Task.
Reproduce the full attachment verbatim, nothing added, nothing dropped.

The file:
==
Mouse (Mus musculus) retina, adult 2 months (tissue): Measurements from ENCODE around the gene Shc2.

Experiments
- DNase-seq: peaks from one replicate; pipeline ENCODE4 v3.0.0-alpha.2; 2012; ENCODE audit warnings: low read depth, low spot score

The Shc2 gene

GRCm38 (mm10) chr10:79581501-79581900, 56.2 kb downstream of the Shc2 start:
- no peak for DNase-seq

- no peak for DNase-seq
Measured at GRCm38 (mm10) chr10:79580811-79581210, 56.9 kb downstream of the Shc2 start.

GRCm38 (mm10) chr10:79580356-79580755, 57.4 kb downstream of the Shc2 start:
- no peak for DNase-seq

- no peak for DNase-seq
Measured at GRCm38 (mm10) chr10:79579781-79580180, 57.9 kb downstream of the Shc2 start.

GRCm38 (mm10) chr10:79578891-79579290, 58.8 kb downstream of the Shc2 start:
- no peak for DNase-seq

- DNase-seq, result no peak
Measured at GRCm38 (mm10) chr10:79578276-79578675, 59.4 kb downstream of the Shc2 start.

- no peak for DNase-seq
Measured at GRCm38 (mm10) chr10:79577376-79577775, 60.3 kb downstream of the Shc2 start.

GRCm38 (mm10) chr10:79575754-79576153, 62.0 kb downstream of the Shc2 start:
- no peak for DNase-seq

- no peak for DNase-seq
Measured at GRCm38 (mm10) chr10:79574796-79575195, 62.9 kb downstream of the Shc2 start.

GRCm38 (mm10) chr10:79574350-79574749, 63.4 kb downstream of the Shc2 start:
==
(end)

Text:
Mouse (Mus musculus) retina, adult 2 months (tissue): Measurements from ENCODE around the gene Shc2.

Experiments
- DNase-seq: peaks from one replicate; pipeline ENCODE4 v3.0.0-alpha.2; 2012; ENCODE audit warnings: low read depth, low spot score

The Shc2 gene

GRCm38 (mm10) chr10:79581501-79581900, 56.2 kb downstream of the Shc2 start:
- no peak for DNase-seq

- no peak for DNase-seq
Measured at GRCm38 (mm10) chr10:79580811-79581210, 56.9 kb downstream of the Shc2 start.

GRCm38 (mm10) chr10:79580356-79580755, 57.4 kb downstream of the Shc2 start:
- no peak for DNase-seq

- no peak for DNase-seq
Measured at GRCm38 (mm10) chr10:79579781-79580180, 57.9 kb downstream of the Shc2 start.

GRCm38 (mm10) chr10:79578891-79579290, 58.8 kb downstream of the Shc2 start:
- no peak for DNase-seq

- DNase-seq, result no peak
Measured at GRCm38 (mm10) chr10:79578276-79578675, 59.4 kb downstream of the Shc2 start.

- no peak for DNase-seq
Measured at GRCm38 (mm10) chr10:79577376-79577775, 60.3 kb downstream of the Shc2 start.

GRCm38 (mm10) chr10:79575754-79576153, 62.0 kb downstream of the Shc2 start:
- no peak for DNase-seq

- no peak for DNase-seq
Measured at GRCm38 (mm10) chr10:79574796-79575195, 62.9 kb downstream of the Shc2 start.

GRCm38 (mm10) chr10:79574350-79574749, 63.4 kb downstream of the Shc2 start: